Burying beetles are often called sexton beetles since they perform duties similar to a sexton or gravedigger.
These beetles have an amazing ability to locate fresh carrion from long distances, allowing them to find this valuable food source before competing scavengers do. But rather than consume the departed mouse, vole, shrew or other small vertebrate for themselves, they have other plans.
Working together, a beetle pair will move the carrion into an underground burrow. The female will then lay her eggs near the soon to be decomposing carcass. When the eggs hatch, the adult beetles display a level of parental care rarely seen in the insect world – they stay around to feed their developing beetle larvae regurgitated carrion.
Yum. Thanks, Mom.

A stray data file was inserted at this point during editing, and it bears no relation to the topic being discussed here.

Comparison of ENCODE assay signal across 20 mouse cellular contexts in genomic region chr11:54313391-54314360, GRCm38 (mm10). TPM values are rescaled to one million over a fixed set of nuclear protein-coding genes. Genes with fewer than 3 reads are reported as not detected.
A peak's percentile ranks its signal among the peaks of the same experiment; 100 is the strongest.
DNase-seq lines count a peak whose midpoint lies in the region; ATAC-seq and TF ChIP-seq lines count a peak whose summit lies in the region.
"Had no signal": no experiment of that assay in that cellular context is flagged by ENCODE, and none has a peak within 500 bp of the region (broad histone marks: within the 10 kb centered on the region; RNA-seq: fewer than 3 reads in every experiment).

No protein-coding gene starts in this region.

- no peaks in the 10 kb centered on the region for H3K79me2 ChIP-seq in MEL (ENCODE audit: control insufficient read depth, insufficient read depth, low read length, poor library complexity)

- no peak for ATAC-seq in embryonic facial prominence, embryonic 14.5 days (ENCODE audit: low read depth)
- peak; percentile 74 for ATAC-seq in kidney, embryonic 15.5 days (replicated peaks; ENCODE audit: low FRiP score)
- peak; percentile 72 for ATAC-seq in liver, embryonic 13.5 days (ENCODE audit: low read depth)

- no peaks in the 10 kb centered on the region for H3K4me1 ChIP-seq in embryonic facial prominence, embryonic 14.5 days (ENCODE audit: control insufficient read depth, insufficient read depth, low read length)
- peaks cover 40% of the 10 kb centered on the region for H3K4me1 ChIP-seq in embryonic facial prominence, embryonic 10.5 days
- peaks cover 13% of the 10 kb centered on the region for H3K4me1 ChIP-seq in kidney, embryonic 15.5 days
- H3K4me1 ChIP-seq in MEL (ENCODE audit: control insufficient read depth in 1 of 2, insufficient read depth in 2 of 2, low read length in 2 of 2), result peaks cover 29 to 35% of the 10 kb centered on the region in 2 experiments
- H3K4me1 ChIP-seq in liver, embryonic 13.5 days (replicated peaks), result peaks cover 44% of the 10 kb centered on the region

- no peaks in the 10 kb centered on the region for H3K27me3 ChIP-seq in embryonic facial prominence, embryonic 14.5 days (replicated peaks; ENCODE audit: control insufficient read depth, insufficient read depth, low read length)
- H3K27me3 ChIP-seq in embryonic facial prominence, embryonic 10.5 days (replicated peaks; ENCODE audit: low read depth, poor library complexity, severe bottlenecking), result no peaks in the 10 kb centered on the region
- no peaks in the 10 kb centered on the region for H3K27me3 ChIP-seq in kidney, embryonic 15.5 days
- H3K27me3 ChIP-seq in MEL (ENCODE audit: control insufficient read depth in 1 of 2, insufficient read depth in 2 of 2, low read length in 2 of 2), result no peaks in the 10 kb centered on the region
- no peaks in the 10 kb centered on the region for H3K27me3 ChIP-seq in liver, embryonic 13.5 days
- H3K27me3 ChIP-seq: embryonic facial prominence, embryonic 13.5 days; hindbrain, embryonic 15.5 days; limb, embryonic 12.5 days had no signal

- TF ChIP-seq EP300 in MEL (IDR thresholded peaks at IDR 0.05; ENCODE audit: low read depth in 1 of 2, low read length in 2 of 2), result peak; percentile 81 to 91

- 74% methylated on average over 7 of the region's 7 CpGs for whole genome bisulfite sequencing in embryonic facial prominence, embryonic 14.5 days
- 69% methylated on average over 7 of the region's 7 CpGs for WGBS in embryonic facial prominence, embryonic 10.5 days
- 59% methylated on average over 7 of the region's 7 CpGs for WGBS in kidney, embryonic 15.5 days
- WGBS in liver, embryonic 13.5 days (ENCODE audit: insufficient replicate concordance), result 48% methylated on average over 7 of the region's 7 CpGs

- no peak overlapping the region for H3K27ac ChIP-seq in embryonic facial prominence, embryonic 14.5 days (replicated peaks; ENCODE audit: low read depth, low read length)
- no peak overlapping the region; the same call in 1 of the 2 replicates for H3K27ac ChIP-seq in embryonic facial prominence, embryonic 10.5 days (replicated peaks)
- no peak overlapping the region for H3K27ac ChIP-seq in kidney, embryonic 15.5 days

But as you might guess, there are other things that like to make meals of recently deceased meat sources…in particular, flies and their maggot offspring.
To help ensure the burying beetle’s hard earned protein source is left for their own young to eat, they enlist help from a seemingly unlikely source…mites.
It turns out the mites like to feed on fly eggs. But if you’re a tiny little mite, finding reliable sources of fly eggs for a meal can be highly unpredictable at best.
To significantly increase the odds, the mites live on burying beetles, using them as a form of carcass-to-carcass transportation to find fly eggs.
In return, the mites eat the fly eggs on and around the burying beetle’s carrion stash, preventing maggots from hatching that would otherwise compete for the beetle’s prize.
Just another example of an amazing symbiotic relationship in the insect world.